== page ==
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kaltia

Warmth


The bed is warm and soft, freshly-made and smelling of clean linen and little
else. Alphonse sprawls out in the centre of it—'starfishes', their mother
used to call it—flinging his arms and legs out wide to take up as much space
as he can, and stares up at the ceiling, waiting patiently for his brother to
finish warming himself by the fire.

Because with the approach of winter, Ed's steel arm and
leg have become most unwelcome; the metal chills too quickly, leaving Ed with
a painful ache in the flesh beneath the heavy ports; leaving him to hobble around
the house like an arthritic old man, because it hurts to step too hard
with his left leg; leaving him to practically drown himself in painkillers when
he thinks Al's not looking, so he can forget the ache for his little brother's
sake.

And it was no fun for either of them at night, when the
automail sucked the warmth away from the two of them rather than heating up.
And at first Ed had simply slept on the floor, by the dying embers in the fireplace;
but Alphonse had shortly pointed out that that was unacceptable, and that it
would be easier to warm the prosthetics over the fire before bed. "That way
we don't have to buy a hot water bottle," he'd said brightly, and his brother
had snorted, but hadn't offered an argument.

"It should be about ready now," he says softly, pushing
himself upright, and Ed flexes his metal arm before thoughtfully running his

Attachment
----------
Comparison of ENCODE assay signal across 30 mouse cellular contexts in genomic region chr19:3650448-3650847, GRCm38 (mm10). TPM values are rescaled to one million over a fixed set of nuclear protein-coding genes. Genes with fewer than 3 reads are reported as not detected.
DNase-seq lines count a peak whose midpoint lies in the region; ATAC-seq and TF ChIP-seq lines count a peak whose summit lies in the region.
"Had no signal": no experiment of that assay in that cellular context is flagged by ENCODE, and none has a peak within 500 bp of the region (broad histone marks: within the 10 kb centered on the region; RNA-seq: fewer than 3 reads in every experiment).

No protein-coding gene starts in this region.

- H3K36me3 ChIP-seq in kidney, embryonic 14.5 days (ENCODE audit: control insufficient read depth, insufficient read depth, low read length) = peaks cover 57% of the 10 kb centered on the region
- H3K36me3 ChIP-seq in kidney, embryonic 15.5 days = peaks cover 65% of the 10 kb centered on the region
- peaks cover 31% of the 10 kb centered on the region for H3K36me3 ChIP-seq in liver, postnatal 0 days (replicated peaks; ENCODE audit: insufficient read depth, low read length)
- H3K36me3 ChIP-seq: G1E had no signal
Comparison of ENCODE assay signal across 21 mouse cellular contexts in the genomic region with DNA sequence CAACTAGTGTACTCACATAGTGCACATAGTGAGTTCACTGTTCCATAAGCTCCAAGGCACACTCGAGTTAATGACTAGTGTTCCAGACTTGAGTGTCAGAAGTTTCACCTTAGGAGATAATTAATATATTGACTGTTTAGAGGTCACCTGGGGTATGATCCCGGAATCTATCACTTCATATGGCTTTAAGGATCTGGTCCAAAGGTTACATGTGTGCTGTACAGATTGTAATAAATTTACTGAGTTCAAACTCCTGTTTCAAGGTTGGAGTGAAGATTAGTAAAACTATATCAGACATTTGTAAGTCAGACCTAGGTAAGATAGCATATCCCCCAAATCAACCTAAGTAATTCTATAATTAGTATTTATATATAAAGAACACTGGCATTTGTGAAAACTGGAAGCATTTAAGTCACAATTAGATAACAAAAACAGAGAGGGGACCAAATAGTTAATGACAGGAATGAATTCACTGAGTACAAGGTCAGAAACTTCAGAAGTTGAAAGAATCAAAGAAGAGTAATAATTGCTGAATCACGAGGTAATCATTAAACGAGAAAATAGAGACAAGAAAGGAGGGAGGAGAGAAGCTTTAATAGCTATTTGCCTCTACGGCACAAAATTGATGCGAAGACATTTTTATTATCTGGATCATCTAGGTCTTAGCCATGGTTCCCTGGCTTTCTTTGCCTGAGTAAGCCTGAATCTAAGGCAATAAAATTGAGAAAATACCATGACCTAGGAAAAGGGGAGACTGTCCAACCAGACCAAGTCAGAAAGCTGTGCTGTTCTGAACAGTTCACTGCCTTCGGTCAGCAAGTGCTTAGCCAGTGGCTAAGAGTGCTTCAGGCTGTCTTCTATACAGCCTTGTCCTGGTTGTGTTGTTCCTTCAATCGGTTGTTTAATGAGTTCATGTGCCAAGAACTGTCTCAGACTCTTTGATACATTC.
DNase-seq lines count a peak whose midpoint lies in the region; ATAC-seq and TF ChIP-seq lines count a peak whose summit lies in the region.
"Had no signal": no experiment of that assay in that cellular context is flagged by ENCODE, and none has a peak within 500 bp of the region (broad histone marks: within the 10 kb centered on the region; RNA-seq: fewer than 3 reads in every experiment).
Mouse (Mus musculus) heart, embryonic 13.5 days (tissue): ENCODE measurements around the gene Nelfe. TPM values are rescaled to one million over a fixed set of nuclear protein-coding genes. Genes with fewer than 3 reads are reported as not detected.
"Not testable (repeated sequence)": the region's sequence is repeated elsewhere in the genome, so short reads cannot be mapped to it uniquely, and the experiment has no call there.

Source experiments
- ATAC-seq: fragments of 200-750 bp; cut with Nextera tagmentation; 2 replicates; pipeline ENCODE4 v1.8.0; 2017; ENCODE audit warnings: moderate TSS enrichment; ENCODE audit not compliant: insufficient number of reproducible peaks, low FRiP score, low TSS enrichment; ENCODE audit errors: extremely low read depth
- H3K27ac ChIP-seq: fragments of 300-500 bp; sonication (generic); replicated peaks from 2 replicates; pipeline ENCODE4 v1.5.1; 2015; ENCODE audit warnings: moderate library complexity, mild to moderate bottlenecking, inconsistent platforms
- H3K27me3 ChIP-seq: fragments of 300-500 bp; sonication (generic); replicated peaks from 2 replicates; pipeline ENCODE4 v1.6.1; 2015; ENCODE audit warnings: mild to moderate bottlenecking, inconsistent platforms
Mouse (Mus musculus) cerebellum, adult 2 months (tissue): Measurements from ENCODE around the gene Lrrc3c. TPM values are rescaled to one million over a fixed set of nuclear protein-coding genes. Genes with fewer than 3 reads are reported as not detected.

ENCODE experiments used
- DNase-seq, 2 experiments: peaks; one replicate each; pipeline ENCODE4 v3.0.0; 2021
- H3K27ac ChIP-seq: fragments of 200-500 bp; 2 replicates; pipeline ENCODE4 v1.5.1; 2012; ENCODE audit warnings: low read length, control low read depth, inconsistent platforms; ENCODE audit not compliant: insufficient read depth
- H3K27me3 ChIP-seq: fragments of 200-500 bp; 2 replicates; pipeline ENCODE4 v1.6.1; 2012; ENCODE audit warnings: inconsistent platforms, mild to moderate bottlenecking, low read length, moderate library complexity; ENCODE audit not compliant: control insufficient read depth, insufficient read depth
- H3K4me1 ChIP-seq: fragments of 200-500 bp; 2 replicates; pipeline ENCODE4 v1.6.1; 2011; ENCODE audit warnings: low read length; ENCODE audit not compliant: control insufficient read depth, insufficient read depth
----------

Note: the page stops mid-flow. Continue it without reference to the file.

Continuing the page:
good hand over it.

"Yeah," he says, and brushes his bangs behind his ears
as he stands up. "Budge up, Al, I'm just gonna put the fire out."

"Of course," Al says softly, and rolls over, flopping
down belly-first over a pillow. His brother—still moving stiffly, but much
less so than usual—banks the fire, and pinches the candles on the mantelpiece
out with a metal thumb and forefinger before climbing awkwardly onto the bed.
Al opens his mouth to offer—he's not sure, but something in the way his brother
nestles down so firmly amidst the sheets makes him frown. Ed's automail is warm
—at least he won't be sharing the bed with icy appendages, like he had been
this time last month—but that is not enough for Ed, and Al knows it.

They've always been close enough that they don't really
need to talk to each other before doing things, and Ed doesn't complain
when Al pulls the sheets back, placing his hands flat against his brother's
spine. Thanks to the fire it's still warm in the room, though nearly pitch-black,
the only light coming from the sole remaining candle on the little table on
Ed's side of the bed, where he keeps his books and his reading glasses and the
oil Winry gave him for his automail; it's not too long until the winter solstice,
and the sun set at four o'clock today, far too early for Ed's comfort.

His brother is tense—always is, and Al can feel
it as soon as his hands glide upwards, to the back of Ed's neck. He digs in
—Ed makes a small gasp and twitches beneath him—and sets to work, his fingers
soothing aches and chasing away knots, providing a relief. As always, Edward
melts into his touch like butter, going from a quivering mess of tension and
pain to a sprawled, pliable human in Al's arms, as each touch draws a whimper
of appreciation out of him.

"I wish you would let me do something about... this,"
he says, as he does every night, chasing a stubborn kink out of his brother's
shoulder. "I don't like seeing you in pain, brother."

"No," his brothers insists (as he does every night),